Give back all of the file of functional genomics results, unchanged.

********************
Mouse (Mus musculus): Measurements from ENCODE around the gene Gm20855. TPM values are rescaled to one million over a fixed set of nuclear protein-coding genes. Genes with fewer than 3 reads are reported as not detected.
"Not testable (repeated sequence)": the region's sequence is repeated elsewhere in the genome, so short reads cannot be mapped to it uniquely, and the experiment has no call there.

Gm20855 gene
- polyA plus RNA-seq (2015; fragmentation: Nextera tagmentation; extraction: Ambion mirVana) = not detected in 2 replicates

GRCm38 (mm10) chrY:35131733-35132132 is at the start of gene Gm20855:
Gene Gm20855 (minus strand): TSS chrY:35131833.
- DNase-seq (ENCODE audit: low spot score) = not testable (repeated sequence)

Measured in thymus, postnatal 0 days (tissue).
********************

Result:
Mouse (Mus musculus): Measurements from ENCODE around the gene Gm20855. TPM values are rescaled to one million over a fixed set of nuclear protein-coding genes. Genes with fewer than 3 reads are reported as not detected.
"Not testable (repeated sequence)": the region's sequence is repeated elsewhere in the genome, so short reads cannot be mapped to it uniquely, and the experiment has no call there.

Gm20855 gene
- polyA plus RNA-seq (2015; fragmentation: Nextera tagmentation; extraction: Ambion mirVana) = not detected in 2 replicates

GRCm38 (mm10) chrY:35131733-35132132 is at the start of gene Gm20855:
Gene Gm20855 (minus strand): TSS chrY:35131833.
- DNase-seq (ENCODE audit: low spot score) = not testable (repeated sequence)

Measured in thymus, postnatal 0 days (tissue).